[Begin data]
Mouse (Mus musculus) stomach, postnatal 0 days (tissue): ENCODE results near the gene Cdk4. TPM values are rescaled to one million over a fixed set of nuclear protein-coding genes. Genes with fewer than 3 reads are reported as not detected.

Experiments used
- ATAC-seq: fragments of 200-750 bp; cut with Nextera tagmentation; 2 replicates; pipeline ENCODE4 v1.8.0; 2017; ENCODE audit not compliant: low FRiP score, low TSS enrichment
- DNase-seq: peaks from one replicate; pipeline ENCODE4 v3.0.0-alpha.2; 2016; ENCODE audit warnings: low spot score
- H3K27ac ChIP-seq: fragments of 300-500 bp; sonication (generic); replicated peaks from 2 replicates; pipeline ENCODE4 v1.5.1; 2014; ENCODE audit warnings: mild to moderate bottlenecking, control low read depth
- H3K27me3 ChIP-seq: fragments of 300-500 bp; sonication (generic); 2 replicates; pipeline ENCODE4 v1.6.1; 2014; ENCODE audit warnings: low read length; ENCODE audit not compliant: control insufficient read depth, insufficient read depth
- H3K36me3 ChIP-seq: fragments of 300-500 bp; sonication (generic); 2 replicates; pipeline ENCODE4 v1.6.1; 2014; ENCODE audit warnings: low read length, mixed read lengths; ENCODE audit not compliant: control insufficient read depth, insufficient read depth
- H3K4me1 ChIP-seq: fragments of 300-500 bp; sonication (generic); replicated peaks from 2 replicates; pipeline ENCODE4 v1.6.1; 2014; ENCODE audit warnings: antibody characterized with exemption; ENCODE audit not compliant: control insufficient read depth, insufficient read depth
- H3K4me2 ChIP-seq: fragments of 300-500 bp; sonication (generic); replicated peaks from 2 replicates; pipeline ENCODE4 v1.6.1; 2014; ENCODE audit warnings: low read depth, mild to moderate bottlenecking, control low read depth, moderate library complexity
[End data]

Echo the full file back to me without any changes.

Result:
Mouse (Mus musculus) stomach, postnatal 0 days (tissue): ENCODE results near the gene Cdk4. TPM values are rescaled to one million over a fixed set of nuclear protein-coding genes. Genes with fewer than 3 reads are reported as not detected.

Experiments used
- ATAC-seq: fragments of 200-750 bp; cut with Nextera tagmentation; 2 replicates; pipeline ENCODE4 v1.8.0; 2017; ENCODE audit not compliant: low FRiP score, low TSS enrichment
- DNase-seq: peaks from one replicate; pipeline ENCODE4 v3.0.0-alpha.2; 2016; ENCODE audit warnings: low spot score
- H3K27ac ChIP-seq: fragments of 300-500 bp; sonication (generic); replicated peaks from 2 replicates; pipeline ENCODE4 v1.5.1; 2014; ENCODE audit warnings: mild to moderate bottlenecking, control low read depth
- H3K27me3 ChIP-seq: fragments of 300-500 bp; sonication (generic); 2 replicates; pipeline ENCODE4 v1.6.1; 2014; ENCODE audit warnings: low read length; ENCODE audit not compliant: control insufficient read depth, insufficient read depth
- H3K36me3 ChIP-seq: fragments of 300-500 bp; sonication (generic); 2 replicates; pipeline ENCODE4 v1.6.1; 2014; ENCODE audit warnings: low read length, mixed read lengths; ENCODE audit not compliant: control insufficient read depth, insufficient read depth
- H3K4me1 ChIP-seq: fragments of 300-500 bp; sonication (generic); replicated peaks from 2 replicates; pipeline ENCODE4 v1.6.1; 2014; ENCODE audit warnings: antibody characterized with exemption; ENCODE audit not compliant: control insufficient read depth, insufficient read depth
- H3K4me2 ChIP-seq: fragments of 300-500 bp; sonication (generic); replicated peaks from 2 replicates; pipeline ENCODE4 v1.6.1; 2014; ENCODE audit warnings: low read depth, mild to moderate bottlenecking, control low read depth, moderate library complexity